For another Sanders-Romney contrast, look at the crazy “binders full of women” assault on Romney’s character during the 2012 campaign. Specifically, here’s how CNN began an October 2012 report on the nontroversy: “Mitt Romney showed up Tuesday night talking about ‘binders full of women’ being brought to him when he was governor. Sounds kind of kinky and certainly not something you want to be touting.”

Really? “Kinky and certainly not something you want to be touting?” But Bernie Sanders’ rape fantasies, written when he was not a child, but a grown man in his 30s, are utterly irrelevant?

The massed ranks of dim-bulb liberalism screamed into their oversized media megaphone that Romney’s use of the phrase “binders full of women” provided some sort of dark window into the festering depths of his woman-hating character. I know we’re all supposed to forget about these political cudgels after the Left discards them, but if by chance the reader has forgotten the 2012 presidential campaign, this was a huge deal, and it went on for days, generating thousands of op-eds.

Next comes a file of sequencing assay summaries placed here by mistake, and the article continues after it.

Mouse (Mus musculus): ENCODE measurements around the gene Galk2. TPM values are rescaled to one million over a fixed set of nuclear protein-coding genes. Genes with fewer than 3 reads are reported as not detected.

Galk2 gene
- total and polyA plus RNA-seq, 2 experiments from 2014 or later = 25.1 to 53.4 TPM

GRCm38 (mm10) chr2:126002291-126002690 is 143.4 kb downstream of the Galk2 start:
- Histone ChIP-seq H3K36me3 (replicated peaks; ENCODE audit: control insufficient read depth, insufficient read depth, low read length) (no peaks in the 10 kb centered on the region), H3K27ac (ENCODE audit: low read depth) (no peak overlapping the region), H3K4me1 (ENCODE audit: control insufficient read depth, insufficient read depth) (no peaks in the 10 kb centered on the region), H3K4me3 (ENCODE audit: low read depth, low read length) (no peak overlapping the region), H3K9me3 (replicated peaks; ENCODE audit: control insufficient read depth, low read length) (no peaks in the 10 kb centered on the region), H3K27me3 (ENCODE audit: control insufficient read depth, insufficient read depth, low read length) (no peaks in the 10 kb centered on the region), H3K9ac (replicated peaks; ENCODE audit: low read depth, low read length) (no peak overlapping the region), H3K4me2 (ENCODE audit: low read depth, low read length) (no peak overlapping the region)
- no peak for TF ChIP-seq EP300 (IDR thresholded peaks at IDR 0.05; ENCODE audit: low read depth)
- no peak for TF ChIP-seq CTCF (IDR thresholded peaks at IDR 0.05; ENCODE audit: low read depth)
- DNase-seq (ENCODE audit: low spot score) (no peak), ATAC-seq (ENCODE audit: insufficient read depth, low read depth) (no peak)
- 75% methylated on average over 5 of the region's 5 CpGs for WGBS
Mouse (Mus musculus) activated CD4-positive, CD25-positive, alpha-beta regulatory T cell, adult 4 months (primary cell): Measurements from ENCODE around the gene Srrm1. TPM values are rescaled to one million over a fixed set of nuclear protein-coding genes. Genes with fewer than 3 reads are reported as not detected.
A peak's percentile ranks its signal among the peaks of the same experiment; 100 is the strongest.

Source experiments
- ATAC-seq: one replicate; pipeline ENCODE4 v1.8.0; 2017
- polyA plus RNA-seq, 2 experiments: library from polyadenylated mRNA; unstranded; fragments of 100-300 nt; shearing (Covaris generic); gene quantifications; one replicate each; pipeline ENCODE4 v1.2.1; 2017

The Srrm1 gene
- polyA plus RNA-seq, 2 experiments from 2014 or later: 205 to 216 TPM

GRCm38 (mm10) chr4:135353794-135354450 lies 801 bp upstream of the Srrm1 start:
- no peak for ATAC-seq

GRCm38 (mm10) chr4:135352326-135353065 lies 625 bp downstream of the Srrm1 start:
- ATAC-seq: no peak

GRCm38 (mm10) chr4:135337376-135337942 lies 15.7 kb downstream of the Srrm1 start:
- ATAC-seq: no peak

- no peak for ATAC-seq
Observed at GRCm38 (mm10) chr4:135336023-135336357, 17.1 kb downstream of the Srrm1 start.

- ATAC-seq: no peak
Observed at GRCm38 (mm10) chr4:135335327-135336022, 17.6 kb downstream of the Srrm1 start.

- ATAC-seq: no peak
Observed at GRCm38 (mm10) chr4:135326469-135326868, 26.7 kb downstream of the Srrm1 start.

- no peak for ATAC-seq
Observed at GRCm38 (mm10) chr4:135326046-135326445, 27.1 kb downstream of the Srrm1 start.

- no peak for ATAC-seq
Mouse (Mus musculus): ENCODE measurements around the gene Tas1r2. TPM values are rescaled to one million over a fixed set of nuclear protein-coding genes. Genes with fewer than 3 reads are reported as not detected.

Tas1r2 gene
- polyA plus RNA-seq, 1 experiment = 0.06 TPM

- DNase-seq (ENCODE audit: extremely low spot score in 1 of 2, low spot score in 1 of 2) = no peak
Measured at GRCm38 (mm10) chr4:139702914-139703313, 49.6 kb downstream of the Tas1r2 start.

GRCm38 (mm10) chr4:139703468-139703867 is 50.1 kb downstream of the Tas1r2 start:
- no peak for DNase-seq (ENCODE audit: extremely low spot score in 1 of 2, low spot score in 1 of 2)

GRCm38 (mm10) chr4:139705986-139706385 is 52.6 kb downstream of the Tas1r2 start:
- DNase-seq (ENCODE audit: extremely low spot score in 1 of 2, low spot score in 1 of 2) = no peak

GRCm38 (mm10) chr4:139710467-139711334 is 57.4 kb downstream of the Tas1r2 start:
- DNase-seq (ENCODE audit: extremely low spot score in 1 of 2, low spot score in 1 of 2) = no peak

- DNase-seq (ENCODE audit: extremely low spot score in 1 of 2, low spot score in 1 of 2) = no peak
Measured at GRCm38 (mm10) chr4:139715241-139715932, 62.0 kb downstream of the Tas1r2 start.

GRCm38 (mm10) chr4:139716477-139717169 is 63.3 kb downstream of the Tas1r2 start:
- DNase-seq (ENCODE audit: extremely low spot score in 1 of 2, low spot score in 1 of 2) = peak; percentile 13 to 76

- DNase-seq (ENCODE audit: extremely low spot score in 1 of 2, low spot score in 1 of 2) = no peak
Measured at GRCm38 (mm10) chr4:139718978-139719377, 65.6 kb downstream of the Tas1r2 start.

That contemporaneous CNN report notes that by the morning after Romney dropped the line, “almost 300,000 people had supported a Facebook page about what a politically dumb statement it was.” Some of those people are, right this instant, writing Facebook posts saying Bernie Sanders writing about women enjoying forcible intercourse with multiple men says nothing meaningful about him.